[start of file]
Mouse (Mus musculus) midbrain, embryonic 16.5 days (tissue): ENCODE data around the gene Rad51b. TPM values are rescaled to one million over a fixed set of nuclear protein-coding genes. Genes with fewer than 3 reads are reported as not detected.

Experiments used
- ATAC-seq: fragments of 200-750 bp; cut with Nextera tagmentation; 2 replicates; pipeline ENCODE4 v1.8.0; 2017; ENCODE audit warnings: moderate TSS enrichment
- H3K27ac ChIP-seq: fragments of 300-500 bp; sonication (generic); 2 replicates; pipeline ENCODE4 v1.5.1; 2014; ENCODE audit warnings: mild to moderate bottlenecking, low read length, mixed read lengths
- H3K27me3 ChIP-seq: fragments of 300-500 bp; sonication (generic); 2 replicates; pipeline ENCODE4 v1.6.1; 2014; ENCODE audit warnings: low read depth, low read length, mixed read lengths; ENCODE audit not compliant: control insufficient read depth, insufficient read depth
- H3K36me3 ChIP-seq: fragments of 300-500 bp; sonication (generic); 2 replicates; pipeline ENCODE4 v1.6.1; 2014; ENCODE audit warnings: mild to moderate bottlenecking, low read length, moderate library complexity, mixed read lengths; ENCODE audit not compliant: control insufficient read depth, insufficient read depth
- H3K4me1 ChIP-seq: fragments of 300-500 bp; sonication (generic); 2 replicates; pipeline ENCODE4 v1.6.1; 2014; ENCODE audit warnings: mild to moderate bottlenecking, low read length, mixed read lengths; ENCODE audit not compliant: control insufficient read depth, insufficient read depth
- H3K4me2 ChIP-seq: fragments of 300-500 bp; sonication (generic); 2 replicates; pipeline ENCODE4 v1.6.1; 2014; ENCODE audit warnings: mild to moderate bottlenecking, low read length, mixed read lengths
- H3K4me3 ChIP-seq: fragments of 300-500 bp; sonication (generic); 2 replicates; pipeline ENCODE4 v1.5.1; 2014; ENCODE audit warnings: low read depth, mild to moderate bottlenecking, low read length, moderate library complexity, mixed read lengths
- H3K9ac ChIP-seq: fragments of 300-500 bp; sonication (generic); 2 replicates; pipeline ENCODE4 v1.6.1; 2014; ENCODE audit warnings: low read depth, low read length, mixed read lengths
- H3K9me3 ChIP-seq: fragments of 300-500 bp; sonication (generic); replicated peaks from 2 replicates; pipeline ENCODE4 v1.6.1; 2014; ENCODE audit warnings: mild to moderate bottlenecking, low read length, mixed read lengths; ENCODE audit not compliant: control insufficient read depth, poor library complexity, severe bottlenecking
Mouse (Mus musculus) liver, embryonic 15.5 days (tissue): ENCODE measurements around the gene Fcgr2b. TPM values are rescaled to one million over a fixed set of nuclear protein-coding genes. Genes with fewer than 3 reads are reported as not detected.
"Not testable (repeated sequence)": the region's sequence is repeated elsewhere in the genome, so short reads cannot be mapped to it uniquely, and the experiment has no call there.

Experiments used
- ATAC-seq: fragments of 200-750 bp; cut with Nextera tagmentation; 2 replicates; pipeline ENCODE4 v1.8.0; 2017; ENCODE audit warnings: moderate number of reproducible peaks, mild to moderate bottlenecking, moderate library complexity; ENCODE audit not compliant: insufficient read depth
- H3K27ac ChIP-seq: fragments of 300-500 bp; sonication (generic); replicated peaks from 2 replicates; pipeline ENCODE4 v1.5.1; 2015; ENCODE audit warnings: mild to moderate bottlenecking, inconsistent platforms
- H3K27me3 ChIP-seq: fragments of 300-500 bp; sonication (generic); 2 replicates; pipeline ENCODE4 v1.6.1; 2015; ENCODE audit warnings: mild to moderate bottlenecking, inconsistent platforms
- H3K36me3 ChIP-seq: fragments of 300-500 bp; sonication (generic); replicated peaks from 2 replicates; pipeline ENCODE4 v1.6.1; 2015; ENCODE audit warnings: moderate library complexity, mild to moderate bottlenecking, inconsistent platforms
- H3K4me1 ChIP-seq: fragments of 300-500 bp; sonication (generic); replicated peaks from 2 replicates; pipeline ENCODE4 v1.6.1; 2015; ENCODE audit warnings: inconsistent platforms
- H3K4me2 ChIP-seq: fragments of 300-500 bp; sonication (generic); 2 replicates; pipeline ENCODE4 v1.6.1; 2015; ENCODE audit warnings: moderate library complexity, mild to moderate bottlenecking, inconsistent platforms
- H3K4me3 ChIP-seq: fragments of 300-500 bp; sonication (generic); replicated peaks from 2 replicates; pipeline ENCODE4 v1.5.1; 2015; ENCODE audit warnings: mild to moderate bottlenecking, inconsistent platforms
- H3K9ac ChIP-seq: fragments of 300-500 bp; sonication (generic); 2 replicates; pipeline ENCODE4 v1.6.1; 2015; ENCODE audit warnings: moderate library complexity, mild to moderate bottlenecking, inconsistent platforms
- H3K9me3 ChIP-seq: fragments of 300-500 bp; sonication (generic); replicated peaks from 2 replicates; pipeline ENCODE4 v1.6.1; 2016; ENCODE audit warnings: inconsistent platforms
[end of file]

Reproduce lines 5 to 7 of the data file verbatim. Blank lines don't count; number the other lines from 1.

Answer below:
- H3K27me3 ChIP-seq: fragments of 300-500 bp; sonication (generic); 2 replicates; pipeline ENCODE4 v1.6.1; 2014; ENCODE audit warnings: low read depth, low read length, mixed read lengths; ENCODE audit not compliant: control insufficient read depth, insufficient read depth
- H3K36me3 ChIP-seq: fragments of 300-500 bp; sonication (generic); 2 replicates; pipeline ENCODE4 v1.6.1; 2014; ENCODE audit warnings: mild to moderate bottlenecking, low read length, moderate library complexity, mixed read lengths; ENCODE audit not compliant: control insufficient read depth, insufficient read depth
- H3K4me1 ChIP-seq: fragments of 300-500 bp; sonication (generic); 2 replicates; pipeline ENCODE4 v1.6.1; 2014; ENCODE audit warnings: mild to moderate bottlenecking, low read length, mixed read lengths; ENCODE audit not compliant: control insufficient read depth, insufficient read depth